The rise and fall of Kewpee Hamburgers


Autumn Weston is the fourth-generation owner of Weston’s Kewpee Sandwich Shoppe, which opened in downtown Lansing in 1924. She recognizes this as an important milestone for both her family and the city as a whole.

At one time, the Kewpee restaurant chain had more than 400 locations nationwide, according to Gary Flinn, author of the new book “Kewpee Hamburgers: A Mity Nice History.” The book details the rise and fall of one of the nation’s oldest hamburger chains, second only to White Castle. Today, there are only a handful of Kewpee restaurants still open.

When the author was approached by History Press to write his second book about Flint, he segued into writing about the Halo Burger chain, which was what most Kewpee restaurants became after Bill Thomas purchased the original Kewpee location and rights to the company in 1958. There are still seven Halo locations in the Flint area, and they still use the slogan “Seven days without a Halo Burger makes one weak.”

Flinn’s book is well-researched, and he discovered some of the peccadilloes of the late Flint resident Samuel Blair, known as “Old Man Kewpee.” In 1941, Blair married his fourth wife, a woman 50 years younger than him, proving that it’s not just “a pickle on top (that) makes the heart go flippity-flop.” The marriage only lasted a few weeks, and Blair’s previous wife accompanied the blissful newlyweds on their honeymoon. You can imagine the riot the news media had writing about this union.

Flinn will visit Kewpee 2 p.m. Friday (Aug. 4) to discuss and sign his new book. Food service will be available, and books will be available for purchase.

The Kewpee chain was originally called Kewpee Hotel, although it was never associated with lodging. The Kewpee name was derived from its mascot, the Kewpie doll, which was designed by cartoonist Rose O’Neill in 1909 and soon became an international phenomenon, driven by a popular comic she created for several women’s magazines. Today, a creative depiction of a Kewpie doll graces the entrance to Weston’s Kewpee Sandwich Shoppe.

When Lansing’s original Kewpee Hotel opened, it was on Shiawassee Street, where Lansing Community College now stands. It was one of the first restaurants in Lansing to have drive-in service, and it became a popular hang-out spot for teens from nearby Lansing Central High School.

Early on, Gladys Bowlin, Autumn Weston’s great-grandmother, developed a secret recipe for a special olive sauce that would top the burgers. The olive burger is still the restaurant’s most popular dish, and the secret sauce recipe is only known to Autumn Weston; her father, Gary Weston; and Tammie Bunker, who has worked at the restaurant since the early 1980s.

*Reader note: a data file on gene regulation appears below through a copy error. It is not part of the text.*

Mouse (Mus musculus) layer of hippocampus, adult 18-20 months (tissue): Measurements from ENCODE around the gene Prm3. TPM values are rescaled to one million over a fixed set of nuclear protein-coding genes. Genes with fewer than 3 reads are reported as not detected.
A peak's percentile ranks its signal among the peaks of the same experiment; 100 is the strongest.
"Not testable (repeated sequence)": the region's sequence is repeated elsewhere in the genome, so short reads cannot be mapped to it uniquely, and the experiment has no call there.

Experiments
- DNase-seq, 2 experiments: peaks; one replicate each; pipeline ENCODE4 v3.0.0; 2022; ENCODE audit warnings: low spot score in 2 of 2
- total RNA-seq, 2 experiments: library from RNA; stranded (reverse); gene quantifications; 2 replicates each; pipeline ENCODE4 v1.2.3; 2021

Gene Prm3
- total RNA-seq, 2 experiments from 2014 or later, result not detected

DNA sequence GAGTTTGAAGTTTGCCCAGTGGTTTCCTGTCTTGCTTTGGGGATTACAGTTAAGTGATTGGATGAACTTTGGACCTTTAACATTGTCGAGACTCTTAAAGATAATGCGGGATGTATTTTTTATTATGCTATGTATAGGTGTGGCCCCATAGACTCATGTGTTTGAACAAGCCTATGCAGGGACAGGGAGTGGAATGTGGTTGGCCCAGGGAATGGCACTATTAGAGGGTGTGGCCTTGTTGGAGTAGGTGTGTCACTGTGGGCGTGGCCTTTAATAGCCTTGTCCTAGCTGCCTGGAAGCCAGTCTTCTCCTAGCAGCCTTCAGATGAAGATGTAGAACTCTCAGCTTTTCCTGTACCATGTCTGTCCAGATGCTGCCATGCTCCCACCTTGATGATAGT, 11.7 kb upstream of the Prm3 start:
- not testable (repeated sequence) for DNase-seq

The Weston scion took ownership of the downtown Lansing Kewpee location when Bowlin retired and turned the operation over to her son from her first marriage, Russell Weston. In 1973, the restaurant was torn down as a result of urban renewal and was forced to move. A sandwich-board-style menu from the original location can still be seen at the current location on Washington Avenue.

In the interim, Kewpee opened what was to be a temporary location on South Pennsylvania Avenue before finally relocating to downtown Lansing in 1979.

Flinn writes that the main downfall for Kewpee was the Great Depression, which left the chain with only 60 locations. A 1967 effort to begin a franchise agreement ended with only six remaining restaurants.

Autumn Weston remembers working with her brother when she was about 10, standing on a milk crate to reach the counter. She respects that she’s part of a family tradition and how that tradition has instilled a work ethic in her. Her mantra is, “If you find a purpose, you find passion.”

She said the customers and staff are like family.

“It lights up your eyes when you hear stories of a husband and wife’s first date at Kewpee, or how they were engaged here. I love to hear those stories,” she said.

She often goes the extra mile for customers and recalls making a delivery run to the home of an elderly customer during the COVID-19 pandemic.

“I told her the burger comes with love and a hug,” Weston said.

In terms of what the future holds, Weston said, “We are always adjusting to the market, and we are getting ready to launch a Kewpee cart for events and parties.”

“Kewpee Hamburgers: A Mity Nice History” discussion and book signing

Friday, Aug. 4

2-4 p.m.

Weston’s Kewpee Sandwich Shoppe

118 Washington Square, Lansing



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